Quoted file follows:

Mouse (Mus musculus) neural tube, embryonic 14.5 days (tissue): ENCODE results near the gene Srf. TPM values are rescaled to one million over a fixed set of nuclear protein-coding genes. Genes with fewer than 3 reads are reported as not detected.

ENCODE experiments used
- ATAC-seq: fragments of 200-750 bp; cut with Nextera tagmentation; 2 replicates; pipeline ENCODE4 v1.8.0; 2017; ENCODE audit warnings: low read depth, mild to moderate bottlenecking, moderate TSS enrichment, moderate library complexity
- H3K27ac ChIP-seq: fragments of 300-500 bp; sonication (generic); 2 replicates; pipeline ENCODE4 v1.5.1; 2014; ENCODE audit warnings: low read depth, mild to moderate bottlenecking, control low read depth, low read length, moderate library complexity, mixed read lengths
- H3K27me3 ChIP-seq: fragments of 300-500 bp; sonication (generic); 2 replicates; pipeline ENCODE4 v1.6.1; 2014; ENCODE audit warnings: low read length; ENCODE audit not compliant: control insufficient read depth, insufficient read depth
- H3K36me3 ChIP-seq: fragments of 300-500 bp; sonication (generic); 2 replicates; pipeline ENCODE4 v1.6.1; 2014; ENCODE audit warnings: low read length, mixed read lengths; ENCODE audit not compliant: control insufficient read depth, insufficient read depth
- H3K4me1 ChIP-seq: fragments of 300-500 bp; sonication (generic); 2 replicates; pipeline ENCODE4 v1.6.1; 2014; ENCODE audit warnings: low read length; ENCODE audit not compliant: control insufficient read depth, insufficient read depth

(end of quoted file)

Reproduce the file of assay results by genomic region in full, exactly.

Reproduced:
Mouse (Mus musculus) neural tube, embryonic 14.5 days (tissue): ENCODE results near the gene Srf. TPM values are rescaled to one million over a fixed set of nuclear protein-coding genes. Genes with fewer than 3 reads are reported as not detected.

ENCODE experiments used
- ATAC-seq: fragments of 200-750 bp; cut with Nextera tagmentation; 2 replicates; pipeline ENCODE4 v1.8.0; 2017; ENCODE audit warnings: low read depth, mild to moderate bottlenecking, moderate TSS enrichment, moderate library complexity
- H3K27ac ChIP-seq: fragments of 300-500 bp; sonication (generic); 2 replicates; pipeline ENCODE4 v1.5.1; 2014; ENCODE audit warnings: low read depth, mild to moderate bottlenecking, control low read depth, low read length, moderate library complexity, mixed read lengths
- H3K27me3 ChIP-seq: fragments of 300-500 bp; sonication (generic); 2 replicates; pipeline ENCODE4 v1.6.1; 2014; ENCODE audit warnings: low read length; ENCODE audit not compliant: control insufficient read depth, insufficient read depth
- H3K36me3 ChIP-seq: fragments of 300-500 bp; sonication (generic); 2 replicates; pipeline ENCODE4 v1.6.1; 2014; ENCODE audit warnings: low read length, mixed read lengths; ENCODE audit not compliant: control insufficient read depth, insufficient read depth
- H3K4me1 ChIP-seq: fragments of 300-500 bp; sonication (generic); 2 replicates; pipeline ENCODE4 v1.6.1; 2014; ENCODE audit warnings: low read length; ENCODE audit not compliant: control insufficient read depth, insufficient read depth